Greetings, Palliative in Practice readers, from what has been a sweltering week in New York. Last night, as I was perusing the “Normal Sounds” chapter of my air conditioner’s manual, wondering whether or not that screeching sound was something I needed to pay attention to, I was suddenly reminded: I need to figure out the SGR repeal law.
Therefore we’re kicking off this quarter’s review with a somewhat lengthier-than-normal #1, wherein we discuss the passing of the SGR, the PQRS, MU, and the VBPM, and discuss several new acronyms with which to glaze friends’ eyes.
1) Undoing the past is always a major accomplishment. And thus it was when Congress passed the Medicare Access and CHIP Reauthorization Act (MACRA) this spring, repealing the Sustainable Growth Rate (SGR) and putting to rest a policy that has haunted Congress for years.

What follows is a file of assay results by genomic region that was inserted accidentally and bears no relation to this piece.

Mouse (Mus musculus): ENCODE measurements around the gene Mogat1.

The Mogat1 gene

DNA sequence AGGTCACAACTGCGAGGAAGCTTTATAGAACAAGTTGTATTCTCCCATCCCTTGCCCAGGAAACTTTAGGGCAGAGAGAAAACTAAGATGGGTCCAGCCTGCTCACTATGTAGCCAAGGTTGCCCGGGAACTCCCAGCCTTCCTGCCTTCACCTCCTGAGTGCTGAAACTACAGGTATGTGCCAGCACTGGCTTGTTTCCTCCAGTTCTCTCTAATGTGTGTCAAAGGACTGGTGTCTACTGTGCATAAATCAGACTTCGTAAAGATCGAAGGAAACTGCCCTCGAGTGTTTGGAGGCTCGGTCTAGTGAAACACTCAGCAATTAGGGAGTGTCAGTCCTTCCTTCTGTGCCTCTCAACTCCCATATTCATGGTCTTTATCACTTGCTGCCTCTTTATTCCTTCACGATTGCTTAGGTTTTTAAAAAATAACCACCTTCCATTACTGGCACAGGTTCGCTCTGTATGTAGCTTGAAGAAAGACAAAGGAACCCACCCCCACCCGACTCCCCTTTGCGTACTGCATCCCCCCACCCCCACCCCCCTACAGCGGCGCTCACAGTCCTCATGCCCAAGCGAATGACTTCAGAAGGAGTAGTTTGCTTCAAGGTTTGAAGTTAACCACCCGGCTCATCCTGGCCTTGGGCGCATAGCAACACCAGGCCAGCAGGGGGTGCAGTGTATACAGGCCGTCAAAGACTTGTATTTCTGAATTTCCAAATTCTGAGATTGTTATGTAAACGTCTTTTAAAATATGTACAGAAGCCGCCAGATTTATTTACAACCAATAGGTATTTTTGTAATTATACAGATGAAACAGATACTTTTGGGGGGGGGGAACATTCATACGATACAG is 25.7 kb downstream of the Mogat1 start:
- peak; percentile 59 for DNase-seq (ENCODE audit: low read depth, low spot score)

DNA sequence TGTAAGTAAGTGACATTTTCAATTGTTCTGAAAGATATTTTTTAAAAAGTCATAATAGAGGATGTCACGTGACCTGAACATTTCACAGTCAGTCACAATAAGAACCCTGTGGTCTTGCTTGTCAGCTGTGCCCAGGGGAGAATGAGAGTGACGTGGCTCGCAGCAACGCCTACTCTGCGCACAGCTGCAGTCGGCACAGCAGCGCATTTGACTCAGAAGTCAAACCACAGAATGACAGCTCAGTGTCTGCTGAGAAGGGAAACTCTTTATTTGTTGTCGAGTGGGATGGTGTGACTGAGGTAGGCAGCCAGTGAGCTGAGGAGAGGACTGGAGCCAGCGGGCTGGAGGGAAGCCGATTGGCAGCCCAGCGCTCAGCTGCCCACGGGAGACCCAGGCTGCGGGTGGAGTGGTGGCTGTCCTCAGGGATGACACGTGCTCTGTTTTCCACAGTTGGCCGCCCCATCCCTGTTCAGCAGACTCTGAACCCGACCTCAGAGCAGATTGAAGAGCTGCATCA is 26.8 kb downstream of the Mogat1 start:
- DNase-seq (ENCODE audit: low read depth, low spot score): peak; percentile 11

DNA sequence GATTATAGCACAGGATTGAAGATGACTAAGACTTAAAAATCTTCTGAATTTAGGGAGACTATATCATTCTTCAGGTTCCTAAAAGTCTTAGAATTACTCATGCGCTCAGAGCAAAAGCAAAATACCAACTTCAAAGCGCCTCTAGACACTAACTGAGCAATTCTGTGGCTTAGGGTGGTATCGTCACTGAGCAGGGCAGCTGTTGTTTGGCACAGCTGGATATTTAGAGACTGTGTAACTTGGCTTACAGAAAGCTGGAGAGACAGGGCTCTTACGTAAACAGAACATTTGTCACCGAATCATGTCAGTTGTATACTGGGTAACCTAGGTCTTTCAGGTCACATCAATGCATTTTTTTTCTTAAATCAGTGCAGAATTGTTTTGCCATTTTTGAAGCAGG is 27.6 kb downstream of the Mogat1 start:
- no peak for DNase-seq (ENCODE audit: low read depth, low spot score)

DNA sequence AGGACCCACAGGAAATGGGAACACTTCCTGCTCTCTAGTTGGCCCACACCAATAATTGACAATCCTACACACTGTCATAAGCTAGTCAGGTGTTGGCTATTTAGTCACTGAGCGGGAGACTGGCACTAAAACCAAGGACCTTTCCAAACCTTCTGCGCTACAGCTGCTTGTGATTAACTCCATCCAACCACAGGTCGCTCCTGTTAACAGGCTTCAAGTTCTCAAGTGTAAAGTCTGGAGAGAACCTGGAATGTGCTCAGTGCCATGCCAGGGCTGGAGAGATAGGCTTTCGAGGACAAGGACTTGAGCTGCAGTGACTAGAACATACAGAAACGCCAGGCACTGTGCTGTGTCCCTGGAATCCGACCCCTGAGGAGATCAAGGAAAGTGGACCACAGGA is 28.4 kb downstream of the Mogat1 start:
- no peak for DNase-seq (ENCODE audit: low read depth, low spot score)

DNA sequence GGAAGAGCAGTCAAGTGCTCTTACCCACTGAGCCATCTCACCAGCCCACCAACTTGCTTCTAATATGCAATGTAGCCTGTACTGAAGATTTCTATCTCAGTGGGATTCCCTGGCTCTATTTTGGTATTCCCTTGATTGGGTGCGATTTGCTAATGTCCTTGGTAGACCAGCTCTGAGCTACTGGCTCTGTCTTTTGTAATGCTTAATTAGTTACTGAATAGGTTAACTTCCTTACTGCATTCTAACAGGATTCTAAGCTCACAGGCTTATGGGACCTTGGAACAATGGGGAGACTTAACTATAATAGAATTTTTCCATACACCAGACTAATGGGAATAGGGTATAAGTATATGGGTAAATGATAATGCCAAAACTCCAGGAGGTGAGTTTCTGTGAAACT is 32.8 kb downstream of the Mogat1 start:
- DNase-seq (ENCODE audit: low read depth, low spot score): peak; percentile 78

As I noted last time, each year, sometimes several times a year, in order to ensure that precipitous cuts to physicians’ Medicare payments didn’t occur, Congress had to act. Such compulsory action is unbecoming of a governing body, and in any case, wildly inefficient, so a repeal of the SGR had been long-sought. However, because the original SGR policy was a cost-saving measure, repealing it would technically increase costs, even though actual cuts to physicians’ pay never came to pass. Thus to repeal the law, policymakers needed to find a way to pay for it. This was a point of contention.
But after 12 years of struggle, and with some help from a little friend called debt, Congress was able to strike a deal. The new law repeals the SGR and sets up a new regimen for payment increases, one that continues the aggressive movement away from FFS. Sure, 2/3 of the law isn’t paid for, but 1/3 is, largely by increasing Medicare costs for wealthier beneficiaries—an extremely difficult entitlement reform to pass. MACRA makes big changes to provider incentives, and it is our hope that the law’s emphasis on quality measurement and alternative payment models will create an environment where providers can focus on patients’ quality of life, and more assiduously practice goal-directed care.